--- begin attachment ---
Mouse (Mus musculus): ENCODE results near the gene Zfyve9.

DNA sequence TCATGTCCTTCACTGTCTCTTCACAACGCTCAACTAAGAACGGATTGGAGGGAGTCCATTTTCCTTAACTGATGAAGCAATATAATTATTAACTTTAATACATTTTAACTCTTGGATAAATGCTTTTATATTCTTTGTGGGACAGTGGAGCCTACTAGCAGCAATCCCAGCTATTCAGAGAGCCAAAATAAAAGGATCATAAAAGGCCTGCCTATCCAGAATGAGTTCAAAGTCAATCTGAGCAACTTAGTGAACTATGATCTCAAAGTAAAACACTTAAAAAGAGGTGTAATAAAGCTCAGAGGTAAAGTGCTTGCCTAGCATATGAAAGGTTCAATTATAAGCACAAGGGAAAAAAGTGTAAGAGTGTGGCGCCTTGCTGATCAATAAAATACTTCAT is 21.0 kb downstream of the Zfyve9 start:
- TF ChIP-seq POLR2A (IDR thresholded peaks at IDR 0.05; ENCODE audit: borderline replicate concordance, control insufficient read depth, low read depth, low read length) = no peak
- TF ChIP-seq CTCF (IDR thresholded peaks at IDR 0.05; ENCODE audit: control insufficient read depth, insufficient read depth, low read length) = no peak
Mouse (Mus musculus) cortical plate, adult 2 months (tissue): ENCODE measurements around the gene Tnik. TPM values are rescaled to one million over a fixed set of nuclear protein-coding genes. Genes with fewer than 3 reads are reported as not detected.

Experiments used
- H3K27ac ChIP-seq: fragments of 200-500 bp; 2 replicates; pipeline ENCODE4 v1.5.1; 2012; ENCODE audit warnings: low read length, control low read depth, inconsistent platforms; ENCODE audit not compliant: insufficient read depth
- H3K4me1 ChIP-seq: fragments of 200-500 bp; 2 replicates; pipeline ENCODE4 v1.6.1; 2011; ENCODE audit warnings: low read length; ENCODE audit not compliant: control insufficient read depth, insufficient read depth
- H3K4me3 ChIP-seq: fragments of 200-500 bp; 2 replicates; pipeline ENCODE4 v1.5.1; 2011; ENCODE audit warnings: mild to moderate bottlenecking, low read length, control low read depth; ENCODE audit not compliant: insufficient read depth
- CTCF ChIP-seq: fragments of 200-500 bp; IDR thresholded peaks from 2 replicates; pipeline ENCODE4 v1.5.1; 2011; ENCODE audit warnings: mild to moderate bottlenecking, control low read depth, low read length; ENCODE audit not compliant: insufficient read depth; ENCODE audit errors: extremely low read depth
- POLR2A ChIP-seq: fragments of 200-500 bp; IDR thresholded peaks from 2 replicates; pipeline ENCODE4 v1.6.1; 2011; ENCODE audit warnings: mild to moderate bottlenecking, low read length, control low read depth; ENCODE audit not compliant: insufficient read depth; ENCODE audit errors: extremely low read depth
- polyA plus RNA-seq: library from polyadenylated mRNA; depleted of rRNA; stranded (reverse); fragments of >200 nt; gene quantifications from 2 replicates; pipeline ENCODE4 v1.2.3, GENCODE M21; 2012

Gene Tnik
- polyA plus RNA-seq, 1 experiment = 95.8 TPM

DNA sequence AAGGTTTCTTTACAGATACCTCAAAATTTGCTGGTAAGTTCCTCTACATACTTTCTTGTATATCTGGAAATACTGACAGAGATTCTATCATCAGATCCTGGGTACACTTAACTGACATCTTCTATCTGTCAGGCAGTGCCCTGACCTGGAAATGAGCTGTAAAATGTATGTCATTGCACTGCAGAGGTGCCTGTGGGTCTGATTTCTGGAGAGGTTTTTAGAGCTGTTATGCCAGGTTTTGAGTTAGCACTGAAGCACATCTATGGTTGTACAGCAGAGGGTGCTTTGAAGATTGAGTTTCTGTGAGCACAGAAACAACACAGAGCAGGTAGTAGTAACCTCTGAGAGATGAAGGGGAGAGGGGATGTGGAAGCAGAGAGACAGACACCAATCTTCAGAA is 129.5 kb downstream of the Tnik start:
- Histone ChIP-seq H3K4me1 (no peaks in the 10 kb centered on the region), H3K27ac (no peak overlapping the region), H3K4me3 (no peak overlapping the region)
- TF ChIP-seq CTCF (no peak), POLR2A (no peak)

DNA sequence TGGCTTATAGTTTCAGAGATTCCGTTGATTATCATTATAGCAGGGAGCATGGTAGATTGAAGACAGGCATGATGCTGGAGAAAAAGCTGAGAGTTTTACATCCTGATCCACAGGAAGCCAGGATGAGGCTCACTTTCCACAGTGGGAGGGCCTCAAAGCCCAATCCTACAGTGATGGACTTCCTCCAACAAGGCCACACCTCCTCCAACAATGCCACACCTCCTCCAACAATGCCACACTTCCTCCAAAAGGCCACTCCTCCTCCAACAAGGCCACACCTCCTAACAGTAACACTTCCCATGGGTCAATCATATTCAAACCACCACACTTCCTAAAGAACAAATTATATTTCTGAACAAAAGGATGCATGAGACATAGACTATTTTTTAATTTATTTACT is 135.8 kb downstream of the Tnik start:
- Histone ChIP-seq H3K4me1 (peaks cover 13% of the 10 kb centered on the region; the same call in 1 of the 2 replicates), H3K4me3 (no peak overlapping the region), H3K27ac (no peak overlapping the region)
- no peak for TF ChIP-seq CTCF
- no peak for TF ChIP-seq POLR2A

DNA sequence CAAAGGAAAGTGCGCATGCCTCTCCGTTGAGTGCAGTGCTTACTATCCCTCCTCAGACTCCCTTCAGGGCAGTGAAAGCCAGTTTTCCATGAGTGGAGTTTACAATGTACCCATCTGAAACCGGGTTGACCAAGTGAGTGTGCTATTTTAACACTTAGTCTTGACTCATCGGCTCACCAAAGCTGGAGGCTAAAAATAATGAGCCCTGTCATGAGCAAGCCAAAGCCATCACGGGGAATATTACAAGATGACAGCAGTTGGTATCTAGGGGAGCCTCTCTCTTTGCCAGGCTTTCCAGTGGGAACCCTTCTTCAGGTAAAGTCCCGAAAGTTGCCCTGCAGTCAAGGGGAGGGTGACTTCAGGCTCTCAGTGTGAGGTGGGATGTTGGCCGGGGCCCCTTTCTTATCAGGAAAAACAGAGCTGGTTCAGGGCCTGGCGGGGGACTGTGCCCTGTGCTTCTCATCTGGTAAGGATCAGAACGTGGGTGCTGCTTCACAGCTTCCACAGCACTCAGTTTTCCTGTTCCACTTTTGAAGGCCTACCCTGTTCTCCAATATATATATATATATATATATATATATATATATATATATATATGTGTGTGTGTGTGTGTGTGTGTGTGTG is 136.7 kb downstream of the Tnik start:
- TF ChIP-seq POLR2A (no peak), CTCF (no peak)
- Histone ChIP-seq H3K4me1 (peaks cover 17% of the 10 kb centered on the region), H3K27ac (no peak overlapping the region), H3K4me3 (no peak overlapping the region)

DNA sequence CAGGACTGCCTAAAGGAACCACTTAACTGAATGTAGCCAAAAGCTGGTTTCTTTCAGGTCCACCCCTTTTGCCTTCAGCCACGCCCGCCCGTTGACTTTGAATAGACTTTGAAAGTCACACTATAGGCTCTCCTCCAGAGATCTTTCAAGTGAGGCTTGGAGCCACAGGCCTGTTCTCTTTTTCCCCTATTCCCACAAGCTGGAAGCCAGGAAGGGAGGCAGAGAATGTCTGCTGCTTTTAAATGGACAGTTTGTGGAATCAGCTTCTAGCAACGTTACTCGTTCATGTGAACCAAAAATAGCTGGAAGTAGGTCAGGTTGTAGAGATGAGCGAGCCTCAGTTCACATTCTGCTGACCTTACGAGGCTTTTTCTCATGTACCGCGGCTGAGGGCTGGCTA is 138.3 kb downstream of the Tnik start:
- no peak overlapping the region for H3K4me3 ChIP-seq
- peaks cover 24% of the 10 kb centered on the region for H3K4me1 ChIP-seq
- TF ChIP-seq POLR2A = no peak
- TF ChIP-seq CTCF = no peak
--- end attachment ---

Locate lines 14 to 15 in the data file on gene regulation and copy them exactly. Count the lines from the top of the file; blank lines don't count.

- polyA plus RNA-seq, 1 experiment = 95.8 TPM

DNA sequence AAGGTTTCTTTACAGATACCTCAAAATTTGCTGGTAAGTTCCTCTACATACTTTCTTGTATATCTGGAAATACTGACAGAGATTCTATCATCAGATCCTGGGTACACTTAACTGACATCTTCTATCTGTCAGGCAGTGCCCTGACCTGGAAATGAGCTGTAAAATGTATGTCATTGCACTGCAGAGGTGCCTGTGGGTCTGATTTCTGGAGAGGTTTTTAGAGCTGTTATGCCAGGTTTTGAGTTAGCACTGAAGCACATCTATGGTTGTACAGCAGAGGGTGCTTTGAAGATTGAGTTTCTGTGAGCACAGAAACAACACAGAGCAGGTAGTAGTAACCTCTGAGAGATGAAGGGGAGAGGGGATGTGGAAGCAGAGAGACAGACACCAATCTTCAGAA is 129.5 kb downstream of the Tnik start: